Lined Jeans, or double-layer jeans, are made by adding a second layer of protective material over regular cotton denim. This often translates to a baggier fit that's heavier and may be uncomfortable for some riders.
We have a full write-up on Single Layer vs Lined Jeans.
The latest denim products keep bikers protected in style. Riding jeans are available in most of the familiar styles of everyday denim fabrics like our Unbreakable Slim Jeans or the more conventional look of Unbreakable Straight Jeans.
Huge leaps in technology have allowed brands to create a perfect balance between protection and fashion. The range of colors means there's something for every rider. Biker jeans come in black, indigo, gravel, and light bleached blue.
Why stop at pants? Denim is an incredibly versatile fabric and a popular choice for motorcycle outerwear. OurUnbreakable Denim Jacket is hugely popular with riders, and you can even go forDenim Riding Vest if that's your thing.
Check out our guide onHow to Choose the Right Motorcycle Jacket for some useful tips.
Jeans and denim are so intertwined that most people don't know the actual difference.
Denim is a cotton fabric that's made using a special weaving process to give it that signature diagonal ribbing pattern.
Jeans are pants that are made from denim fabric. They come in different types of colors but are commonly associated with the classic blue look.
So, jeans are made from denim, which means all jeans are denim but not all denim are jeans. Confused yet? Don't worry, it's not exactly essential information.
Dyneema is so strong because of the way that it’s created, it’s not a natural fiber like wool or cotton. It's made in a lab by taking ultra-high-molecular-weight polyethylene (UHMWPE) and sandwiching it between two sheets of polyester film.
This method makes it way stronger than traditional cotton fibers. The lightweight and durability of Dyneema fabric allow manufacturers to make textile gear with previously unheard-of strength-to-weight ratios.
Denim is made by taking cotton yarn and threading it together with a twill weave. The yarn that comes from a cotton plant has to be dyed to resemble the desired color of pants. Any cotton fibers that enter a factory must be quality inspected for length and especially strength.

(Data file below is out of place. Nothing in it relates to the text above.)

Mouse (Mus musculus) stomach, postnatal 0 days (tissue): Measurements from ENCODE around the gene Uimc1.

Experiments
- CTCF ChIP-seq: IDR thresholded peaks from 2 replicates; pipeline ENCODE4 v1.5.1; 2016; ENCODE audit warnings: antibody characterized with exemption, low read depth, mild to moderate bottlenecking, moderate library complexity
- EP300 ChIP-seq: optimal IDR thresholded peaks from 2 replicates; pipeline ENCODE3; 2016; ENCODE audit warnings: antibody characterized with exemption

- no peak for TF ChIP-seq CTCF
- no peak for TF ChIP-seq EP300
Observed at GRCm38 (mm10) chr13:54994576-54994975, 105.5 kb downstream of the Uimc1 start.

The process can vary slightly for different types of denim products. Stretch denim for example weaves in spandex or similar elastic material to give it stretch and flexibility.
Jeans used to be cotton, but these days are often synthetic. Initially, most jeans were made from 100% cotton fibers. Many still are, but with advances in technology, denim fabric is often made with a synthetic mixture. The stretch that's needed for looser fits requires material like spandex to be added to the denim fabric, for example.
There's a very moderate debate about which is better: 100% cotton denim or synthetic denim. Motorcycle pants always have some kind of protective material woven into the cotton fiber anyway, so for our purposes, it's synthetic all the way.
You should wait a few weeks before first washing your riding pants, due to the unique dye process. Due to the unique process used to manufacture motorcycle pants, it's important to closely follow the washing instructions included.
Just like normal jeans, you won't need to wash your riding pants a whole lot anyway. You'll only need one pair, and you want them readily available whenever possible.
You can’t just wear a regular pair of jeans because according to the TAC, regular denim will only give a rider 0.6 seconds of protection during a crash at 80km/h. That's basically no time at all.
Compare this to motorcycle fabric that's been properly rated and tested. SA1NT's denim fabric is AA rated for abrasion resistance and designed to protect a rider's skin in the event of a nasty road slide.
Yes, riders should wear something under their denim fabric. Compression leggings or shorts can be worn under denim fabric or any cotton fiber clothes. They wick away sweat in Summer to keep riders cool and dry and retain heat during chilly Winter rides.
If you're buying your very first pair of riding pants then this will be a low priority, but something to be considered somewhere down the road.
Yes, motorcycle pants are made for women. SA1NT produces Dyneema-infused skinny jeans for the thrill-seeking ladies of the motorcycling world. OurUnbreakable Skinny Jeans come in both black and blue, so any rider can hit the road in their preferred colors.